Inter-species quota flexibility - Exploring a new management tool in European Common Fisheries Policy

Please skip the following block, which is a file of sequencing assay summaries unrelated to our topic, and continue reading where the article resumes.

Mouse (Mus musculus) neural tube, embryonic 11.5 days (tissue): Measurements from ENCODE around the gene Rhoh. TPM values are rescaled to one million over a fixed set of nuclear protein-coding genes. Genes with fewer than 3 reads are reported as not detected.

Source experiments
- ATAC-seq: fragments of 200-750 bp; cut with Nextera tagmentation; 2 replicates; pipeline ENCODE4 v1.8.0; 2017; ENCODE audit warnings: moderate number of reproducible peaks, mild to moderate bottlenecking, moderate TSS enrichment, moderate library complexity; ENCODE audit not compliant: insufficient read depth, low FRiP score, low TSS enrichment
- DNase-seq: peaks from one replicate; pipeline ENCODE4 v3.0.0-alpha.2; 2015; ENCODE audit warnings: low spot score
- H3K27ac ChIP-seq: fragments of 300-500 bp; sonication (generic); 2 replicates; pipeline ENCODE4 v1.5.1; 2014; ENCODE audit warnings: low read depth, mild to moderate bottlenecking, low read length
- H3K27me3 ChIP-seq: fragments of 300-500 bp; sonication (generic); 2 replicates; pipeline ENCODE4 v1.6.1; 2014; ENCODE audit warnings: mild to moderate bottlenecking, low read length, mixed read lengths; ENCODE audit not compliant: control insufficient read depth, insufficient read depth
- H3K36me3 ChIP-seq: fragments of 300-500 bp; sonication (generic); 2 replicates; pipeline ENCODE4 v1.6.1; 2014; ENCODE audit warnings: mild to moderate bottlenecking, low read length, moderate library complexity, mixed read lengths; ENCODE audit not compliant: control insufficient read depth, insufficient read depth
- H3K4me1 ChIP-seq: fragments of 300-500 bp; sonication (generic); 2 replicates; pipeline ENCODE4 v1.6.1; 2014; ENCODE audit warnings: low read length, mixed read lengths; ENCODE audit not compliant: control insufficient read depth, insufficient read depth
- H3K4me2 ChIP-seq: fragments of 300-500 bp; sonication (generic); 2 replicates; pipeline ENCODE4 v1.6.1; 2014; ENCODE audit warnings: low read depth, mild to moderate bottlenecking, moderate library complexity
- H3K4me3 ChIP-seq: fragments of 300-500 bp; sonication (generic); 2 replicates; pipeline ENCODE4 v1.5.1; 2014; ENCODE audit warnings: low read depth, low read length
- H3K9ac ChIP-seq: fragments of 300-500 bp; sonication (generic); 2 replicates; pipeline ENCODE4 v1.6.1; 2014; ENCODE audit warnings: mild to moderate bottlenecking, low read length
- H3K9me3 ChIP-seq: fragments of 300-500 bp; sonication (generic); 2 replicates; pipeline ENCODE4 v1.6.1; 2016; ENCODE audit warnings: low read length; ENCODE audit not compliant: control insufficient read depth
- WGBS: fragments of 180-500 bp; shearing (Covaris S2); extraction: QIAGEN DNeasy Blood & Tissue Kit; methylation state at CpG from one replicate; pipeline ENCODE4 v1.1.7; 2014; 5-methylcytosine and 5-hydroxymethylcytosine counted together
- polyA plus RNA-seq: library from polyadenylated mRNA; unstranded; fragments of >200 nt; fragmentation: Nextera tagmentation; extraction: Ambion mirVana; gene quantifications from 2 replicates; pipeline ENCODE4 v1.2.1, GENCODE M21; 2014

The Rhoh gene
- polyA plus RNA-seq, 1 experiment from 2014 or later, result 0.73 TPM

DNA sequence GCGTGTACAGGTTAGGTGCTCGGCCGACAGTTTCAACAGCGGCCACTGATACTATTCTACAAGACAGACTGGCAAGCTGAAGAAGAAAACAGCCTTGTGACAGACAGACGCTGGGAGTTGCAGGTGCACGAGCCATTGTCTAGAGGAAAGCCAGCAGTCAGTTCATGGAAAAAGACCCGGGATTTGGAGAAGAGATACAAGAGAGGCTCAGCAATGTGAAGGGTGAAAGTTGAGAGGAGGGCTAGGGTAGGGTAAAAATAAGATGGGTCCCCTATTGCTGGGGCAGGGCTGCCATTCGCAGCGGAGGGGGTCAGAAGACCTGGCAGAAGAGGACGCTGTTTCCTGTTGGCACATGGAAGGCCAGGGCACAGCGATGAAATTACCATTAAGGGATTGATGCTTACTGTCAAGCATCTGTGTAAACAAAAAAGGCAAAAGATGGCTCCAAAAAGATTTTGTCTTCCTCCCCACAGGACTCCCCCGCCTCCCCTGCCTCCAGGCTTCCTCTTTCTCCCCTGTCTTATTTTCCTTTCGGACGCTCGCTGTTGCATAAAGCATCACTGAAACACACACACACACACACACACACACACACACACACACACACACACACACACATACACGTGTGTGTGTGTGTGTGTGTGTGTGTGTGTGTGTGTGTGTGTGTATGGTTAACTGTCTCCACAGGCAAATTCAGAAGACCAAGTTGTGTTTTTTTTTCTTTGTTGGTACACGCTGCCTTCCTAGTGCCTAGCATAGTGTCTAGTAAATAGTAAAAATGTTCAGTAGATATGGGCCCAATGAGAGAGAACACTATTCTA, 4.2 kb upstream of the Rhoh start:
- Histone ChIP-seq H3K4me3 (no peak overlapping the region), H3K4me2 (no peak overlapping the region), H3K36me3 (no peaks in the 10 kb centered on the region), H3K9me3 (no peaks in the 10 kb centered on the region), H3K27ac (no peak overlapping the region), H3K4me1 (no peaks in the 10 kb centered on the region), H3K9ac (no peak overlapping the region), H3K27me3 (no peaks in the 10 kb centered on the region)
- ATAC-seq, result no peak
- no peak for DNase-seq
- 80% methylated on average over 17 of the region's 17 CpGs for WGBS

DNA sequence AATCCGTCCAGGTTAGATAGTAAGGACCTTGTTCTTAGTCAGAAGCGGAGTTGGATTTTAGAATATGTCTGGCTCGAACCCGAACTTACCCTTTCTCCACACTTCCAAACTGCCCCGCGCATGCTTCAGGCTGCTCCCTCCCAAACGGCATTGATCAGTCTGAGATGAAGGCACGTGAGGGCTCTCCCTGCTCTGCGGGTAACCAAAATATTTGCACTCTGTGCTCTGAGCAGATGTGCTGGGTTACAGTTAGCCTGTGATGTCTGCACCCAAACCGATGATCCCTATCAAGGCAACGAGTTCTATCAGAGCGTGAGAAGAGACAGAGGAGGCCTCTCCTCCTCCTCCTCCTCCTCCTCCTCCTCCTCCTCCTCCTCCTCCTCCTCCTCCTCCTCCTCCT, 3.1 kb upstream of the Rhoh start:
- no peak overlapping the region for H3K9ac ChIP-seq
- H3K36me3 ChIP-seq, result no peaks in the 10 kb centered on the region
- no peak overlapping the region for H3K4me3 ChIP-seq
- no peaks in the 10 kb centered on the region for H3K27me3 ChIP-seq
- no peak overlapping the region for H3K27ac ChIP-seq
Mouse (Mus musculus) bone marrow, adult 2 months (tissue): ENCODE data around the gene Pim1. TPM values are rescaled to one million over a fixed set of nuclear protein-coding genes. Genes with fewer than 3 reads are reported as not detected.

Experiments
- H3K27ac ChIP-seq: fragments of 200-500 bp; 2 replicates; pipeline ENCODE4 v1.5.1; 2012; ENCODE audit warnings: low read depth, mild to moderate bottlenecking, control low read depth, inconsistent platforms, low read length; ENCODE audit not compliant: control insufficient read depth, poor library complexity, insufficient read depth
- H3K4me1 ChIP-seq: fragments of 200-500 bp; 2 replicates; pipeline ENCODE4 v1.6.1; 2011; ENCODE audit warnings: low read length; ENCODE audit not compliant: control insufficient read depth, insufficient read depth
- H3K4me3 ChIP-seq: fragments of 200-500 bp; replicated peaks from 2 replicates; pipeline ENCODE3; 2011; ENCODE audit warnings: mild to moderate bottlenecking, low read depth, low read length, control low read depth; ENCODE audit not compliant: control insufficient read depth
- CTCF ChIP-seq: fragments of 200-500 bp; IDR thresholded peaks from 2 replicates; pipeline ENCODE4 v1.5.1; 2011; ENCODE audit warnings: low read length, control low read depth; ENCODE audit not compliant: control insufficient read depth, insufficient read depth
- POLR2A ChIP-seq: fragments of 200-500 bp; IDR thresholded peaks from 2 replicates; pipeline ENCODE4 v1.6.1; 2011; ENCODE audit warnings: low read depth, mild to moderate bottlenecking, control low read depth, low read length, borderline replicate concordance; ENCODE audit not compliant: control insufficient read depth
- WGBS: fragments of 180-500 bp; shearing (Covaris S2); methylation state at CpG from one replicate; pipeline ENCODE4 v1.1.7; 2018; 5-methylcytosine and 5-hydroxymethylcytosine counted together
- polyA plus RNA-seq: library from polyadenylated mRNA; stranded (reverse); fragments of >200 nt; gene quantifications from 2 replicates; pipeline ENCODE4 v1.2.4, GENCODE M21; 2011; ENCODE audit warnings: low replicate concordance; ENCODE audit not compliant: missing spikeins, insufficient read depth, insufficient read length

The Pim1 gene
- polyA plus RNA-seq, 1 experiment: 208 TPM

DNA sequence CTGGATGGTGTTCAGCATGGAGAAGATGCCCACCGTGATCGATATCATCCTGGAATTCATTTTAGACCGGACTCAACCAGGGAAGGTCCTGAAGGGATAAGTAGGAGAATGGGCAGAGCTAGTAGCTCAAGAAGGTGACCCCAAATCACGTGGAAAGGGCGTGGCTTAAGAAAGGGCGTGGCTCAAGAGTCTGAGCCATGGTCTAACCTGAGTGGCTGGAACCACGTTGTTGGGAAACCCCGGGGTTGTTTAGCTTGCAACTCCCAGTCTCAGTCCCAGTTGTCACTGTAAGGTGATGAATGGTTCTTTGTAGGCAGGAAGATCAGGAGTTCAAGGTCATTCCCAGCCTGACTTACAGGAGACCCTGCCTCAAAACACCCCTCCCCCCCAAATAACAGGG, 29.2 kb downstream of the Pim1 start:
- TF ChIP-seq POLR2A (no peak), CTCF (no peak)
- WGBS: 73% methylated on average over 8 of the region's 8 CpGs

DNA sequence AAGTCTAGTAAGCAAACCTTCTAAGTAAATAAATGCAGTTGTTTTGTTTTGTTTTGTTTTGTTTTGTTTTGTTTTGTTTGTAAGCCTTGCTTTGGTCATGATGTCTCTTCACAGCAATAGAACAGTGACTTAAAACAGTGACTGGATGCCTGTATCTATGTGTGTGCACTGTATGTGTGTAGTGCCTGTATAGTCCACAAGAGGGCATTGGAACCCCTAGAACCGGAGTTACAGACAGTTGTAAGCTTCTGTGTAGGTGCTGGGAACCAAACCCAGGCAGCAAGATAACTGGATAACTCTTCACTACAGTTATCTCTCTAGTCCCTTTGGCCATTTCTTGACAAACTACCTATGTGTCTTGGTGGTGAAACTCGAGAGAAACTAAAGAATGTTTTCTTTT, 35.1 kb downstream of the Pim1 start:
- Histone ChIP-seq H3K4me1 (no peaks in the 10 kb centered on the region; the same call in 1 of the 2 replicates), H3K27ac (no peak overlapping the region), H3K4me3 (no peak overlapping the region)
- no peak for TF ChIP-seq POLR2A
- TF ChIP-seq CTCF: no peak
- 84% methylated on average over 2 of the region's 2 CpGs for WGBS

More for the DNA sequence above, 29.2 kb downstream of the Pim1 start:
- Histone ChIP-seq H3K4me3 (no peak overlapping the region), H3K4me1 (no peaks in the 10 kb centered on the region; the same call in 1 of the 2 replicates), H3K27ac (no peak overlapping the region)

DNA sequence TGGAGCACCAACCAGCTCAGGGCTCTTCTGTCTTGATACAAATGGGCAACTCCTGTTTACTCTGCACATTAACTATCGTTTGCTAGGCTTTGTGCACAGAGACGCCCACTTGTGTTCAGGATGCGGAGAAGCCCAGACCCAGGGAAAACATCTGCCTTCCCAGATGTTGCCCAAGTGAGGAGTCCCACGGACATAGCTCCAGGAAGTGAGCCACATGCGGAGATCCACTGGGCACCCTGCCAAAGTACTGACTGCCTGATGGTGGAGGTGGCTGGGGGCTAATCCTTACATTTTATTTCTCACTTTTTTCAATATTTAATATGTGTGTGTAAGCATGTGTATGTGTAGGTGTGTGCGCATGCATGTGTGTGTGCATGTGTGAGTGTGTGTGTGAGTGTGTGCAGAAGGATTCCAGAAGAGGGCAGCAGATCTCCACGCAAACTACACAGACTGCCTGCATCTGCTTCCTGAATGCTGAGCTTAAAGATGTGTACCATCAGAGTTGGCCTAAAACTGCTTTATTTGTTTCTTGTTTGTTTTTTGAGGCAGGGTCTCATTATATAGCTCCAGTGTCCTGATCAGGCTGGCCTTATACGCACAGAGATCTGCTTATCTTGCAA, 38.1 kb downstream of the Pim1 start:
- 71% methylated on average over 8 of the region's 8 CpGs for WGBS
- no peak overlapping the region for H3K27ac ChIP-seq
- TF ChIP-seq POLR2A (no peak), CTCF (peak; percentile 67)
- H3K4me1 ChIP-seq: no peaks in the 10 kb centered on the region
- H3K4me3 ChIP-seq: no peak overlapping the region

Inter-species quota flexibility (IQF) is a new management tool made available to fishery managers in the reformed European Common Fisheries Policy (CFP) launched in 2013. IQF regulates a limited transfer between stockspecific total allowable catches (TAC), the main measure of stock conservation in CFP set in accordance with precautionary or, where possible, analytically estimated levels of maximum sustainable yield (MSY). IQF is intended to mitigate the various potential conflicts in the management of multi-species fisheries resulting from stricter catch limitations, which, in turn, are due to the newly-introduced landing obligation for all catches of TAC-regulated stocks. In this paper, the management implications of inter-species flexibility are evaluated by modelling various scenarios of individual and multiple multi-species fisheries exploiting virtual stocks of different sizes and productivity. The results reveal that IQF is rather ineffectual if sustainable stock-specific management goals are similar in terms of exploitation rate. However, if these goals are modified in response to potential ecological conservation needs or market considerations – which would reflect reality more closely – IQF may offer a frequently applicable and effective tool. Simulations carried out in this study demonstrate that IQF may support the use of quotas by increasing fishing opportunities of by-catch species, which are then subtracted from the target stock allowances. However, multiple and jointly managed multi-species fisheries frequently appear limited due to reduced fishing opportunities of target stocks, which may prevent the progressive application of IQF. As such, IQF is helpful for certain specific fisheries management, rather than as a tool for broader management approaches jointly applied to different fishing strategies. It is concluded that the application of IQF may undermine the politically-agreed and fixed quota-sharing rule among European member states (i.e. the “relative stability”) and also lacks a reference to FMSY; i.e., it remains to be clarified whether the application of IQF would result in tolerable levels of short term overfishing of by-catch stocks with regard to MSY.